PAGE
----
In second quarter earnings ResMed reported $736.2 million in revenue, a 13% year-over-year increase owing to increased demand for its masks and software aimed at breathing disorders.
The San Diego company also improved its bottom line.
Net income during the quarter came to $160.6 million, a 29% increase over the prior year, according to ResMed.
The company’s core business is treating sleep apnea, in which breathing stops and starts during the night, causing tiredness during the day and potentially serious issues like heart disease.
ResMed believes more than 900 million people worldwide are stricken by the breathing disorder, and the majority haven’t been diagnosed, representing a company growth opportunity.
“We continue to benefit from strong market dynamics,” CEO Mick Farrell said during an earnings call.
ResMed’s quarterly results topped analyst expectations. The company posted $176.3 million in adjusted earnings, or $1.21 per share, 19 cents better than analyst forecasts.
Farrell said the masks and accessories segment grew in the high-teens during the quarter, and he noted growth in the company’s software-as-a-service business.
He then touched on ResMed’s partnership with Verily, the life sciences spinout of Google parent company Alphabet. ResMed and Verily created a joint venture to research and develop software for sleep apnea.
“We have commenced pilots in a handful of U.S. cities to improve awareness, identification and engagement with the importance of good sleep and breathing to overall health,” Farrell said, of the unnamed venture.
“Our philosophy is this: The more a person knows about how much they suffocate every night, and the consequences of that suffocation on their overall health outcomes, the more likely they will seek solutions.”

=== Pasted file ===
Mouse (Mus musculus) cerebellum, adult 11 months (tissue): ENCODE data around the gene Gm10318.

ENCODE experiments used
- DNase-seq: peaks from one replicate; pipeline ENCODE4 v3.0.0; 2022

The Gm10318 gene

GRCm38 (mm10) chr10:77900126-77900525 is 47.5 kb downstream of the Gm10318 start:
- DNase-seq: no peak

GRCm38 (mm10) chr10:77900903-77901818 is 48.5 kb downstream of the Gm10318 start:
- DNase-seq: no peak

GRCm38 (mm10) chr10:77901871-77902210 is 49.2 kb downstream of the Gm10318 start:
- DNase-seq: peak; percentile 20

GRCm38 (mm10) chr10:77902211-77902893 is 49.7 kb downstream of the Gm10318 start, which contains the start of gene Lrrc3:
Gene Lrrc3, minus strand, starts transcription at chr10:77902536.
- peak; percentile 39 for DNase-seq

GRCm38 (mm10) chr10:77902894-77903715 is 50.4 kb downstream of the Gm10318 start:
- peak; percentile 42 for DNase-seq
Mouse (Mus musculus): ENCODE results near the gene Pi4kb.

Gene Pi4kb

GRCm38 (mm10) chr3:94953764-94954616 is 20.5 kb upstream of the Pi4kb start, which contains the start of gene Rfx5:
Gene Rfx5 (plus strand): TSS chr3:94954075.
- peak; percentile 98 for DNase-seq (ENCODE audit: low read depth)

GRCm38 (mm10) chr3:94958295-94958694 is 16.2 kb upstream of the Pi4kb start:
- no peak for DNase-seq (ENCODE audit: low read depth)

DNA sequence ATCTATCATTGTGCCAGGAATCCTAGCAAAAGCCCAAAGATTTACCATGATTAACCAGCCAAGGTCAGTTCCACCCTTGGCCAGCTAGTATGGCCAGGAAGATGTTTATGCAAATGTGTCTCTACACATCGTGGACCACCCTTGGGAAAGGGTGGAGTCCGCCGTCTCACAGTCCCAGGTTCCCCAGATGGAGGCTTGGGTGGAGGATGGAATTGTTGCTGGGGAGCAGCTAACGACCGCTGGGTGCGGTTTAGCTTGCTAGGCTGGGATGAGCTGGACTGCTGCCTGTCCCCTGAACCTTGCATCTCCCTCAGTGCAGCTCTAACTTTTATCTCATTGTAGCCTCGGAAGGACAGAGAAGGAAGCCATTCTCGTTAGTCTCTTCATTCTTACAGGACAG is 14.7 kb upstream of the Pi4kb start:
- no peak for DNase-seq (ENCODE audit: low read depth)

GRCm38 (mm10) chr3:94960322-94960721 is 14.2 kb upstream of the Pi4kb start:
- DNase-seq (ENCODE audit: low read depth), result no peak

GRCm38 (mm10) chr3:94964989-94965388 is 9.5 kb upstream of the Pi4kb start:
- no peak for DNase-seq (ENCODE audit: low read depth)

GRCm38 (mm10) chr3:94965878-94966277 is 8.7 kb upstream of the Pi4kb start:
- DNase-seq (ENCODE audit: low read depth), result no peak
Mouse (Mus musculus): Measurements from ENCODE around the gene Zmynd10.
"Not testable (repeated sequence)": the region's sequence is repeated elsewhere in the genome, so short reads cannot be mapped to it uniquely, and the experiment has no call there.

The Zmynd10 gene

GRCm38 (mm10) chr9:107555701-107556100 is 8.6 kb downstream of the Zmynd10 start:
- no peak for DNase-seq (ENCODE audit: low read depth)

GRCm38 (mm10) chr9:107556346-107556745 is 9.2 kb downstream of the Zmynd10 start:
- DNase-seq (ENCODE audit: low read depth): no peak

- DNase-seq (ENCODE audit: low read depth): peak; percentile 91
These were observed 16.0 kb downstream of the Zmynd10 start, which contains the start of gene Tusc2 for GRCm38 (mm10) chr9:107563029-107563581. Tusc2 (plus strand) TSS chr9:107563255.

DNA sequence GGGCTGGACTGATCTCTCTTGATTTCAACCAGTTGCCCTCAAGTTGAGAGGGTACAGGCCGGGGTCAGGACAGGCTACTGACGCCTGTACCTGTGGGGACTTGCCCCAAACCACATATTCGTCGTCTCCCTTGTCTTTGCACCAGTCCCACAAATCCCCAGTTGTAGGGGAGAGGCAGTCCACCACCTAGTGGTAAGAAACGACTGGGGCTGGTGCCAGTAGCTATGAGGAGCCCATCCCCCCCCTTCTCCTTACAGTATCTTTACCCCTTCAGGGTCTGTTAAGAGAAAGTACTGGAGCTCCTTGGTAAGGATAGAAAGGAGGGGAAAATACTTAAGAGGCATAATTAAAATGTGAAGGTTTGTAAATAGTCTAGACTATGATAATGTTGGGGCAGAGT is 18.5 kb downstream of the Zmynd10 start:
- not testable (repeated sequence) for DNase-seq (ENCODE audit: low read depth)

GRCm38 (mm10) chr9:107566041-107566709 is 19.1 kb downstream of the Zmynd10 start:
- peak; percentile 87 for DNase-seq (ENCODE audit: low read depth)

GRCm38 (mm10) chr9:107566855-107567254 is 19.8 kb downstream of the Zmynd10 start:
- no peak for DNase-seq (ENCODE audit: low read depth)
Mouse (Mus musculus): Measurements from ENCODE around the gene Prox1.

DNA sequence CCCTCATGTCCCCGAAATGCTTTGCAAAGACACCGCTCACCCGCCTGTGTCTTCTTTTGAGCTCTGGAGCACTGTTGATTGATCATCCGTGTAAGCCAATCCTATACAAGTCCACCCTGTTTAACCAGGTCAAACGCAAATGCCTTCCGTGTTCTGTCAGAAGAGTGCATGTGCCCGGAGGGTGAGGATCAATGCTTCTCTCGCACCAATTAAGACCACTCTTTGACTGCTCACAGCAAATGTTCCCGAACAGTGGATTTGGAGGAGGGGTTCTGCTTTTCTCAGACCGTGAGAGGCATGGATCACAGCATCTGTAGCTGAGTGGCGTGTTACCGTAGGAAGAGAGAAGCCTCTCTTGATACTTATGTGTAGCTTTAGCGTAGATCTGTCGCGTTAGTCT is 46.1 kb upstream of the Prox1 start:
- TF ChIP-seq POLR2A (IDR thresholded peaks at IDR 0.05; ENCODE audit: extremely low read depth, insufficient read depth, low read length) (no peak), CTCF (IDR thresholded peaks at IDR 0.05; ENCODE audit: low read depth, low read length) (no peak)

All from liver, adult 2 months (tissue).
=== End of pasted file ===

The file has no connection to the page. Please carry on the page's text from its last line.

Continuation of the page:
Margaret Kaczor, an analyst with William Blair, in a research note said the second quarter was another strong one. Propelling the company: a strong uptake from legacy masks to newer masks broadening ResMed’s portfolio.
“The segment continues to post impressive above-market growth as ResMed continues to take share and grow its installed base of patients,” Kaczor said.
She believes the company has a long runway in three areas: sleep, chronic obstructive pulmonary disease and software-as-a-service.
Kaczor called the last category a work-in-progress, as ResMed works to integrate a string of acquisitions.
Notably, ResMed more than a year ago paid $750 million for MatrixCare, maker of software for more than 15,000 providers in skilled nursing and senior living.
In the earnings report ResMed disclosed that it acquired SnapWorx for an undisclosed price. Privately held SnapWorx does contract management and workflow optimization for sleep apnea resuppliers.
ResMed called the deal a tuck-in acquisition, one that fits its software offerings under its Brighttree division.
“The combination of Brightree’s technology and logistical services with this new SnapWorx technology creates the largest resupply base in the industry with end-to-end workflow automation,” Farrell said.